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Saturday, November 1, 2008

One iPhone per Child OIPC


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Satirical off shoot from the OLPC (one laptop per child). Sorry could not resist the connection. Thursday October 30th 2008 PCWorld posted an article stating “Lower-income U.S. consumers are Flocking to Apple’s iPhone”.

The article also states that “smartphones are changing from a luxury to a necessity, according to research company ComScore Mobile.”

This has got my dander up since when is an over amped cellular phone that can play games, music, and watch videos over the internet become a necessity? I can understand the smartphone being a valuable business tool (I use one for contacts and schedules).


But come on a necessity to lower income folks. The article posts statistics of purchases grew fastest among people with annual household incomes between $25k and $50K with an 48% growth rate in that group. Now the phone cost $199 plus a $70 monthly charge from ATT with a family of 4 and say 3 of those 4 need a cell phone for one reason or another well that’s a lot of cash if you ask me per year.

With the economy in a “mild” down turn (now thats funny!) and Reuters posting “One in Five homeowners with mortgages under water”

Friday October 31st 2008 “About 7.63 million properties, or 18 percent, had negative equity in September, and another 2.1 million will follow if home prices fall another 5 percent”

So here is the crux, Question for all of you…. Is the iPhone really a necessity? With all of the hoopla with economic issues and the Government providing a 750 billion dollar bailout program?



As Featured On Ezine Articles





2 comments:

Hoopla? Calm down and think about it. The necessity is communication - that's what society is all about, ditto education. The iPhone is, for the moment, the communication utility here that is most like the Japanese keitai / cellphone. Citizens of the world are catching on; and the vendors are coming up behind. Android G1 next, a room full of clones after that. And yes, the OLPC will be the one OiPC, and the cost will be $50, then $25. For fun, check out the Nintendo DSi.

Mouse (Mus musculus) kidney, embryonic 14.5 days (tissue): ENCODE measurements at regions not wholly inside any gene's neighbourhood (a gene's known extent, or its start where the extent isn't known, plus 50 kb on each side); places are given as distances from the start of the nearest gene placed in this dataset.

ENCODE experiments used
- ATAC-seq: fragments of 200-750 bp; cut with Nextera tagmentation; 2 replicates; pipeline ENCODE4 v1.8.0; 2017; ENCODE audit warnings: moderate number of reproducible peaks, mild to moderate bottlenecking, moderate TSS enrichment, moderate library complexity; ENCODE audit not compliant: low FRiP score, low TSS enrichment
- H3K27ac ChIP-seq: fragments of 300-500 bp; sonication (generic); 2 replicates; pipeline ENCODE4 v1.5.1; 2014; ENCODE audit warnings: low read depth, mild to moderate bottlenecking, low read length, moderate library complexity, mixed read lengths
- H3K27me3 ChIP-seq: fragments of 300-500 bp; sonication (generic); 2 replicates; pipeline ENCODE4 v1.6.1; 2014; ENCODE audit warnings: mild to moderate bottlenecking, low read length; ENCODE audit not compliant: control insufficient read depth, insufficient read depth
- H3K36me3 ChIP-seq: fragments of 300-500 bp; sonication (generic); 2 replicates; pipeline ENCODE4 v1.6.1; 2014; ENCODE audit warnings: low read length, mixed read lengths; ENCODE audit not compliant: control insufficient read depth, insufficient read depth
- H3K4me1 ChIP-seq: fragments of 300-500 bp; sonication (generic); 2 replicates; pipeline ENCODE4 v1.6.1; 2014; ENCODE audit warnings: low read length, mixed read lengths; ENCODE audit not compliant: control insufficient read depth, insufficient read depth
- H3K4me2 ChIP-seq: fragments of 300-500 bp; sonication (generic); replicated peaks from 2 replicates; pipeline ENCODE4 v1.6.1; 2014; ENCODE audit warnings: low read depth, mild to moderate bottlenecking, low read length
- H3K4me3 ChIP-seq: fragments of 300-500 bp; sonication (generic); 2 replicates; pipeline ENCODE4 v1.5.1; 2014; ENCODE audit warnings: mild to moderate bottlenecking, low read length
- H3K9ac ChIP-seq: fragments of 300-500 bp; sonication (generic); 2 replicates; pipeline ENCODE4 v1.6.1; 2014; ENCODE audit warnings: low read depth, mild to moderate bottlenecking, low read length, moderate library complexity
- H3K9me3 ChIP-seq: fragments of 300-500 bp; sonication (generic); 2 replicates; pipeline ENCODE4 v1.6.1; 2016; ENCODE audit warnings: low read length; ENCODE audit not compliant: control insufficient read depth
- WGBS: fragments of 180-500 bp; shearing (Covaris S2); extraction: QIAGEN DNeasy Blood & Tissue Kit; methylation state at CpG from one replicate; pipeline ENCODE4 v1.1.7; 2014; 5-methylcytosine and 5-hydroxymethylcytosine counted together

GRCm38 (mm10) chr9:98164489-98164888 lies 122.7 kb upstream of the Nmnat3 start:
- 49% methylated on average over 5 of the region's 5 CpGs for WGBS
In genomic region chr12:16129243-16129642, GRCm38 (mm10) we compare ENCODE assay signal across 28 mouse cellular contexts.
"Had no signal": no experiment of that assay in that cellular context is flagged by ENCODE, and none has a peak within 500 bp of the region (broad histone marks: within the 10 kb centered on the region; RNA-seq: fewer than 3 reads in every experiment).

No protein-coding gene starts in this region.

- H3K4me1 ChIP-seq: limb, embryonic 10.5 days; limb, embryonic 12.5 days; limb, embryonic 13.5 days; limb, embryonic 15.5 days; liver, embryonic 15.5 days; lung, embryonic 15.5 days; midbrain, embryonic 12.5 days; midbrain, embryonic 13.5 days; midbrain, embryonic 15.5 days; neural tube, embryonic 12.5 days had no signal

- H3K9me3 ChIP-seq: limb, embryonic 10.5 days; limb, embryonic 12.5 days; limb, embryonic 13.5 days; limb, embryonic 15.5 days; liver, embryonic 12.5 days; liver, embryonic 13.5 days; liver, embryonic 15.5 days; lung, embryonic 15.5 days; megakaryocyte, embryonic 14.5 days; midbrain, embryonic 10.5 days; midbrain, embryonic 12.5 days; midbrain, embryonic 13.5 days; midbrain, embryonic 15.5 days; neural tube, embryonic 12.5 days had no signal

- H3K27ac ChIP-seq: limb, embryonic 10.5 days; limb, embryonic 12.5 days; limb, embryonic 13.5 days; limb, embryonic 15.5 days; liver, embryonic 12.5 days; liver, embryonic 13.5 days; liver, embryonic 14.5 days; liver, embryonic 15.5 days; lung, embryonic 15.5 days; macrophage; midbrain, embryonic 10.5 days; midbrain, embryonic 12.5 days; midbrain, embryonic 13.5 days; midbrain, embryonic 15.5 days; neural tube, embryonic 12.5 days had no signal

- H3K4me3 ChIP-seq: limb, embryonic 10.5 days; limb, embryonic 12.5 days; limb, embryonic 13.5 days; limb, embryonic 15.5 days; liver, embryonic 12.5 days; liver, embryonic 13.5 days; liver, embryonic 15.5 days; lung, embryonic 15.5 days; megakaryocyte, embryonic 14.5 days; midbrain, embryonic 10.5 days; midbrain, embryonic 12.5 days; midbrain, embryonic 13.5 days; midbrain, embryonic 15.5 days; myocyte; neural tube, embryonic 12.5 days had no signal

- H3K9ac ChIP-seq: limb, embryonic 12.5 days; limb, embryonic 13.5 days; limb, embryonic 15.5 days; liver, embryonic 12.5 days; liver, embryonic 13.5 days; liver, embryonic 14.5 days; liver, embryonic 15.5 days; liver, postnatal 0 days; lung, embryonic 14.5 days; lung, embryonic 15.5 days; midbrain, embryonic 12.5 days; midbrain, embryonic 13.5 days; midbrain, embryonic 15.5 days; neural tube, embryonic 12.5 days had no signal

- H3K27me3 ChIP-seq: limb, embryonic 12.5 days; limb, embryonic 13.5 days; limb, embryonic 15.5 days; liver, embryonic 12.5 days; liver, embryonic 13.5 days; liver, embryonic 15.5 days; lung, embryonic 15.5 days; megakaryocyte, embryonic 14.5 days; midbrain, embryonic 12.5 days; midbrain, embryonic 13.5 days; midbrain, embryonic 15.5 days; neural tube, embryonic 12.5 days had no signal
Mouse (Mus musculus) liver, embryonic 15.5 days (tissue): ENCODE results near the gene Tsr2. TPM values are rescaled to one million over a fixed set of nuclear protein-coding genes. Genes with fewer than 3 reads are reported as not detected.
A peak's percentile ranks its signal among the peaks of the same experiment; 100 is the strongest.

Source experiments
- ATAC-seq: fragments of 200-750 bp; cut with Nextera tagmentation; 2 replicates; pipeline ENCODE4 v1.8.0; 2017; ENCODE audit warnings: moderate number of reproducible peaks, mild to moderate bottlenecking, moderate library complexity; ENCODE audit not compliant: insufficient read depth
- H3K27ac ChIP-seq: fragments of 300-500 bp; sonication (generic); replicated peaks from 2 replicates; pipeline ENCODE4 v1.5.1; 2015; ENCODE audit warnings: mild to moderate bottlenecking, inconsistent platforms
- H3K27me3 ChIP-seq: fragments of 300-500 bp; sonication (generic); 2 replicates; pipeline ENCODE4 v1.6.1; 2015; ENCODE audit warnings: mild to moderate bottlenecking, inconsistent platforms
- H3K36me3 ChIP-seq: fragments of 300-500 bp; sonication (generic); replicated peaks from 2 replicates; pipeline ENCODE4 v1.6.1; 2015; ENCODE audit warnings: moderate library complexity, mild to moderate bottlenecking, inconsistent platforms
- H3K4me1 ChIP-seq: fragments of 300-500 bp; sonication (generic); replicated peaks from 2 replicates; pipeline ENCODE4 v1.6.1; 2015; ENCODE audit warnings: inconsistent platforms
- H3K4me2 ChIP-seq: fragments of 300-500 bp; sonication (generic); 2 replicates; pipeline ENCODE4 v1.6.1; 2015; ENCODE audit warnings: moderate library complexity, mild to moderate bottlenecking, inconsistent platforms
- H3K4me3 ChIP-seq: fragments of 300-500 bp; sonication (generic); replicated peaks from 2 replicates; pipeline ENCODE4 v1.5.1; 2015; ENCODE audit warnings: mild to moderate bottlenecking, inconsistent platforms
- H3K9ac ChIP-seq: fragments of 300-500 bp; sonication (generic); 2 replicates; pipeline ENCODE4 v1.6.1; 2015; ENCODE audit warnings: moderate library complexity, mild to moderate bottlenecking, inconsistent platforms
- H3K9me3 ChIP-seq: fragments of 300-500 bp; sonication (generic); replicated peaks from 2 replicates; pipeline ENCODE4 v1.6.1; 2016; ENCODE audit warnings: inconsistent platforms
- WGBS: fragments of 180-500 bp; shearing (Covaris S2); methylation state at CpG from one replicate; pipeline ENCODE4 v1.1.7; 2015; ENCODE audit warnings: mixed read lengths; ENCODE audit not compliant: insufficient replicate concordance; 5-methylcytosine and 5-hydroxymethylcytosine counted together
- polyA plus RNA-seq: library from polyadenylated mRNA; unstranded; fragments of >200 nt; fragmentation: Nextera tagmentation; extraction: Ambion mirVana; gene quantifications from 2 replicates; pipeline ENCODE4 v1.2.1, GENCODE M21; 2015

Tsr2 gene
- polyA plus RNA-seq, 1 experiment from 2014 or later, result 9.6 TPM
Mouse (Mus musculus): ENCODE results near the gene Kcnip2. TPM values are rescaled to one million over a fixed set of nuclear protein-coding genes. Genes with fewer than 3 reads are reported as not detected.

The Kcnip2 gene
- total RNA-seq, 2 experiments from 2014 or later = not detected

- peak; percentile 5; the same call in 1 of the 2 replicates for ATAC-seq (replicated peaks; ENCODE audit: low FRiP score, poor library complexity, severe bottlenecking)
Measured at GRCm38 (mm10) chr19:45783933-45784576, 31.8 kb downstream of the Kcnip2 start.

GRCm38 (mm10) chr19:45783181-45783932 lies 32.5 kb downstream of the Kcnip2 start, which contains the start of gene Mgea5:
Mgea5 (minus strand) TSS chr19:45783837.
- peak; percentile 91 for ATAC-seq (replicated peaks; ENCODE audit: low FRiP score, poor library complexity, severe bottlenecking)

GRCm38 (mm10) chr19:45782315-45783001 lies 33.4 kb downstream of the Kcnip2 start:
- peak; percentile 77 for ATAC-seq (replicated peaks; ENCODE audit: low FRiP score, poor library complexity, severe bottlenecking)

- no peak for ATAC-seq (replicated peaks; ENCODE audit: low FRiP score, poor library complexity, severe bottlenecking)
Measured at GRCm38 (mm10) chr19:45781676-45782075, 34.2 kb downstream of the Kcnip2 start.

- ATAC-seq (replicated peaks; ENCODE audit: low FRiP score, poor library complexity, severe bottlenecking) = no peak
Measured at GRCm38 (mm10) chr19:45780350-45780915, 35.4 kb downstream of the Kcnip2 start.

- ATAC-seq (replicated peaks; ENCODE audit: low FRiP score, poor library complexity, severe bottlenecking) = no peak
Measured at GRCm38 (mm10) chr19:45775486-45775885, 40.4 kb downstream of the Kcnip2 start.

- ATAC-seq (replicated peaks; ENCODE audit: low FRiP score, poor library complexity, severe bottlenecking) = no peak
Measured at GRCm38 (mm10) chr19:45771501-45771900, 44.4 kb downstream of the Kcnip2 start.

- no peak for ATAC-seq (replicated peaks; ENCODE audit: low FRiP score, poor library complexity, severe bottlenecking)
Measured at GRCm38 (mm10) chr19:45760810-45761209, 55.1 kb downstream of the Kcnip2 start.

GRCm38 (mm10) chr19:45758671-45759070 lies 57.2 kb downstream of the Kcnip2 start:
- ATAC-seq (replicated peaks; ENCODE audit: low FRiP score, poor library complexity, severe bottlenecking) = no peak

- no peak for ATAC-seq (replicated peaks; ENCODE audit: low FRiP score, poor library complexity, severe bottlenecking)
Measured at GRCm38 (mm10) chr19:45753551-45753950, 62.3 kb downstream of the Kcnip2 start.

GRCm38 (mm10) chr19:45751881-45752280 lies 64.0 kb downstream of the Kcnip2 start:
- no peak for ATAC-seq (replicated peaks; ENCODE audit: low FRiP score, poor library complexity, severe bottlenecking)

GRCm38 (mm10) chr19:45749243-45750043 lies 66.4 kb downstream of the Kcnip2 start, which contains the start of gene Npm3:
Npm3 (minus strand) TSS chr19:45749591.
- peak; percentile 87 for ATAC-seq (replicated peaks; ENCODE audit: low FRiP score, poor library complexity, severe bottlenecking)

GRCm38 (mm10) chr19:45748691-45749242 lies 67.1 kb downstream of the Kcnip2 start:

I get the reaction - Apple makes pro-level devices at a premium cost. But the iPhone fills a niche that I think nobody else even saw. Information at your fingertips isn't just a business need any more.

At a time when the "netbooks" - low-cost, low-power internet-browsing machines - are becoming more popular, the iPhone swoops in at a lower price point with a better user experience.

In fact, let's compare the one-laptop-per-child's goals (see http://wiki.laptop.org/go/Core_principles), of course keeping in mind that the iPhone is heavily subsidized by AT&T, of course, but here goes:

1. Child ownership. The iPhone meets the $199 price point (with AT&T subsidies, of course). OLPC's goal is that the laptop be available to the child at all times. iPhone fits that bill perfectly.

2. Low ages. Means easy user interface/user experience with literacy not required. iPhone has a brilliant UI and UX. Kids don't even need to learn how to type to get started. Its not even point-and-click - its pinch, drag, and touch. A 2-year-old could play with the iPhone.

3. Saturation. The iPhone uses 3G in addition to wifi, allowing internet access in less internet-saturated markets. The iPhone is also pretty shareable - pass one around a class, town meeting, etc. I see them being passed around in the bar all the time, who does that with their laptop?

4. Connection. 3G, EDGE, and WiFi in one device. Plus GPS.

5. Free and open source. Ok, epic fail on this one, but the iPhone API is very nice to use, and despite popular opinion apps can be distributed among a limited number of phones w/o going through Apple's app store. For introducing kids to the "guts" of software, OS X wins over Linux any day.

The one laptop per child is a grand effort, but these small, all-in-one communication devices have the potential to really change the fate of not only the poor in developing countries, but could vastly improve the education and communication in the more developed countries.

In fact, once someone gets a good version of the open-source Android modified and on a sub-$200 device, it may succeed where OLPC has so far failed.

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